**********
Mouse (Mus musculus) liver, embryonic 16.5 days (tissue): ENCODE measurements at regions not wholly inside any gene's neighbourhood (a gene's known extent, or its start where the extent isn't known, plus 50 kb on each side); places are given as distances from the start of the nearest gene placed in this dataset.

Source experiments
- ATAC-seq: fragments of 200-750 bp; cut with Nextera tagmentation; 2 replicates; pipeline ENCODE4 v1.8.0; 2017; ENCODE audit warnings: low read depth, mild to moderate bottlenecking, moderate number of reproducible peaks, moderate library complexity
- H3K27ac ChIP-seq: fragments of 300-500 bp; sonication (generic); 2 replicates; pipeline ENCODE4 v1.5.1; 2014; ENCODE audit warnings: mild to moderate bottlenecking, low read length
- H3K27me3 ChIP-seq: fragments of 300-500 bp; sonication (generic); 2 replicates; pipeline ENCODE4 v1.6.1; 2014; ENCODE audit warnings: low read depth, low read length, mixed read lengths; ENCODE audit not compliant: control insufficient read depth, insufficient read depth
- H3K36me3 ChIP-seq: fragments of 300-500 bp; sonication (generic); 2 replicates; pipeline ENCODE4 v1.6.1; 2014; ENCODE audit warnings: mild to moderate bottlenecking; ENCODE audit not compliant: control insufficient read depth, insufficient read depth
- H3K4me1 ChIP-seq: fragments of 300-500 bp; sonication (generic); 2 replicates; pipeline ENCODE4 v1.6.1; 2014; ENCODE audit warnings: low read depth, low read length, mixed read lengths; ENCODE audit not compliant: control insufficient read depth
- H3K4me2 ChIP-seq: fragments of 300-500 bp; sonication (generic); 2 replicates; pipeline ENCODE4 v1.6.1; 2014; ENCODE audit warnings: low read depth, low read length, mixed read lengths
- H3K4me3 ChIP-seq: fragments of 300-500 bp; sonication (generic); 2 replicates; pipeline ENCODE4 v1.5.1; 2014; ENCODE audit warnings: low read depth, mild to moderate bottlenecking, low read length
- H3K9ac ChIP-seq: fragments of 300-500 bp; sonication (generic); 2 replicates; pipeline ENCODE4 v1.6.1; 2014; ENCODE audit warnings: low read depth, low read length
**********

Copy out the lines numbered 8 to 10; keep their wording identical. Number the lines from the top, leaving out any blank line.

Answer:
- H3K4me2 ChIP-seq: fragments of 300-500 bp; sonication (generic); 2 replicates; pipeline ENCODE4 v1.6.1; 2014; ENCODE audit warnings: low read depth, low read length, mixed read lengths
- H3K4me3 ChIP-seq: fragments of 300-500 bp; sonication (generic); 2 replicates; pipeline ENCODE4 v1.5.1; 2014; ENCODE audit warnings: low read depth, mild to moderate bottlenecking, low read length
- H3K9ac ChIP-seq: fragments of 300-500 bp; sonication (generic); 2 replicates; pipeline ENCODE4 v1.6.1; 2014; ENCODE audit warnings: low read depth, low read length